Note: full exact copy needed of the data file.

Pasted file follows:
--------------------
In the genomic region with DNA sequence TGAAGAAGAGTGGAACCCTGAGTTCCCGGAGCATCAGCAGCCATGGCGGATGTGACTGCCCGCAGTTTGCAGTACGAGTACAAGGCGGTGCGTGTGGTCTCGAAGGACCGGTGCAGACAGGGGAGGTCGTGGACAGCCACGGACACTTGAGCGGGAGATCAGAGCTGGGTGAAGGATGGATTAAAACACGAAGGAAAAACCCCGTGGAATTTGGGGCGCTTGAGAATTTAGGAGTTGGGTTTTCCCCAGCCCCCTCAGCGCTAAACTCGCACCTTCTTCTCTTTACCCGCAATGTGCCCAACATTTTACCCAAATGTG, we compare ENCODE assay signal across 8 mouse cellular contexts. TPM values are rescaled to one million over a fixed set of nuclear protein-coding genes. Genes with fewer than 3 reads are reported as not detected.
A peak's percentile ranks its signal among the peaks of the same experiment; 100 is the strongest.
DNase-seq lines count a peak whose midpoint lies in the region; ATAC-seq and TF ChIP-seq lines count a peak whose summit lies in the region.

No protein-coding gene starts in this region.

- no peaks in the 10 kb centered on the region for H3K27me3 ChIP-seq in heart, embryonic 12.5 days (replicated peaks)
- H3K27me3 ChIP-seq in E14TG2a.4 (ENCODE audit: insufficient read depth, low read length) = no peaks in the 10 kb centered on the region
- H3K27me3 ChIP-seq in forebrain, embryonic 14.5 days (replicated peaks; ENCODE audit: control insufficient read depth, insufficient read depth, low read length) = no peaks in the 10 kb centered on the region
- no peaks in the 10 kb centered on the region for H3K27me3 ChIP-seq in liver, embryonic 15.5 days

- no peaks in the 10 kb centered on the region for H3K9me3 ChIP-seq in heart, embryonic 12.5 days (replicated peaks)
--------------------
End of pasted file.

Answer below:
In the genomic region with DNA sequence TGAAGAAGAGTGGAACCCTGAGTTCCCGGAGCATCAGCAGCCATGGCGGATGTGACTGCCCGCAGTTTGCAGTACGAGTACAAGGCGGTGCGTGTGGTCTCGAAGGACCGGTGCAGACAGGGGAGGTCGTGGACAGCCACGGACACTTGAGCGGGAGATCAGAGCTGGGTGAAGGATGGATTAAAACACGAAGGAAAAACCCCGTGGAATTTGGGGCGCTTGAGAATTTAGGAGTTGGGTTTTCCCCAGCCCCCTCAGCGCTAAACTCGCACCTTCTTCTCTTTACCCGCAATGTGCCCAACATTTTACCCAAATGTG, we compare ENCODE assay signal across 8 mouse cellular contexts. TPM values are rescaled to one million over a fixed set of nuclear protein-coding genes. Genes with fewer than 3 reads are reported as not detected.
A peak's percentile ranks its signal among the peaks of the same experiment; 100 is the strongest.
DNase-seq lines count a peak whose midpoint lies in the region; ATAC-seq and TF ChIP-seq lines count a peak whose summit lies in the region.

No protein-coding gene starts in this region.

- no peaks in the 10 kb centered on the region for H3K27me3 ChIP-seq in heart, embryonic 12.5 days (replicated peaks)
- H3K27me3 ChIP-seq in E14TG2a.4 (ENCODE audit: insufficient read depth, low read length) = no peaks in the 10 kb centered on the region
- H3K27me3 ChIP-seq in forebrain, embryonic 14.5 days (replicated peaks; ENCODE audit: control insufficient read depth, insufficient read depth, low read length) = no peaks in the 10 kb centered on the region
- no peaks in the 10 kb centered on the region for H3K27me3 ChIP-seq in liver, embryonic 15.5 days

- no peaks in the 10 kb centered on the region for H3K9me3 ChIP-seq in heart, embryonic 12.5 days (replicated peaks)